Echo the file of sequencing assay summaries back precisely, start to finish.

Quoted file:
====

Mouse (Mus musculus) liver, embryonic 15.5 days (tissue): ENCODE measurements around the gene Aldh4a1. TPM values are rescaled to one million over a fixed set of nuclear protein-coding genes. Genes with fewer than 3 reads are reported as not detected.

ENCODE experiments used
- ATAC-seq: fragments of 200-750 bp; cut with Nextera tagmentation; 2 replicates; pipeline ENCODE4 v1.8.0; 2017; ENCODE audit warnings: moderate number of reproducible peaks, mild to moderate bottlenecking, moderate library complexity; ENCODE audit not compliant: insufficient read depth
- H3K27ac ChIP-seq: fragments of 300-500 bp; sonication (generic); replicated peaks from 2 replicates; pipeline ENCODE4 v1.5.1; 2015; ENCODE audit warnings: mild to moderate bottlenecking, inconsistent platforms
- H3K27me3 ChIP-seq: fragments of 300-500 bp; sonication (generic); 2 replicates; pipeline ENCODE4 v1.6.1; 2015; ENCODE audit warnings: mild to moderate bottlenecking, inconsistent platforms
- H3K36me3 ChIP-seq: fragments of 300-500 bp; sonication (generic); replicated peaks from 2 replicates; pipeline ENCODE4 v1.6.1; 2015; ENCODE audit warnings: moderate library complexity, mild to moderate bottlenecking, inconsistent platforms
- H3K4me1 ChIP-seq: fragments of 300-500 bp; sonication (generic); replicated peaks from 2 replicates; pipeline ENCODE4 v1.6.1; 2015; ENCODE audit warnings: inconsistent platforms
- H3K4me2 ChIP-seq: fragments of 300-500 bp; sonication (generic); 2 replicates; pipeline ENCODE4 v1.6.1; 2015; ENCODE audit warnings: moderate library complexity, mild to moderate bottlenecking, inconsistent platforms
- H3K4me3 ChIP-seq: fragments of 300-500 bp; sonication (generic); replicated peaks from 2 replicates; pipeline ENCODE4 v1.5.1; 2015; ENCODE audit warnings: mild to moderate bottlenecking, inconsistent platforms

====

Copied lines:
Mouse (Mus musculus) liver, embryonic 15.5 days (tissue): ENCODE measurements around the gene Aldh4a1. TPM values are rescaled to one million over a fixed set of nuclear protein-coding genes. Genes with fewer than 3 reads are reported as not detected.

ENCODE experiments used
- ATAC-seq: fragments of 200-750 bp; cut with Nextera tagmentation; 2 replicates; pipeline ENCODE4 v1.8.0; 2017; ENCODE audit warnings: moderate number of reproducible peaks, mild to moderate bottlenecking, moderate library complexity; ENCODE audit not compliant: insufficient read depth
- H3K27ac ChIP-seq: fragments of 300-500 bp; sonication (generic); replicated peaks from 2 replicates; pipeline ENCODE4 v1.5.1; 2015; ENCODE audit warnings: mild to moderate bottlenecking, inconsistent platforms
- H3K27me3 ChIP-seq: fragments of 300-500 bp; sonication (generic); 2 replicates; pipeline ENCODE4 v1.6.1; 2015; ENCODE audit warnings: mild to moderate bottlenecking, inconsistent platforms
- H3K36me3 ChIP-seq: fragments of 300-500 bp; sonication (generic); replicated peaks from 2 replicates; pipeline ENCODE4 v1.6.1; 2015; ENCODE audit warnings: moderate library complexity, mild to moderate bottlenecking, inconsistent platforms
- H3K4me1 ChIP-seq: fragments of 300-500 bp; sonication (generic); replicated peaks from 2 replicates; pipeline ENCODE4 v1.6.1; 2015; ENCODE audit warnings: inconsistent platforms
- H3K4me2 ChIP-seq: fragments of 300-500 bp; sonication (generic); 2 replicates; pipeline ENCODE4 v1.6.1; 2015; ENCODE audit warnings: moderate library complexity, mild to moderate bottlenecking, inconsistent platforms
- H3K4me3 ChIP-seq: fragments of 300-500 bp; sonication (generic); replicated peaks from 2 replicates; pipeline ENCODE4 v1.5.1; 2015; ENCODE audit warnings: mild to moderate bottlenecking, inconsistent platforms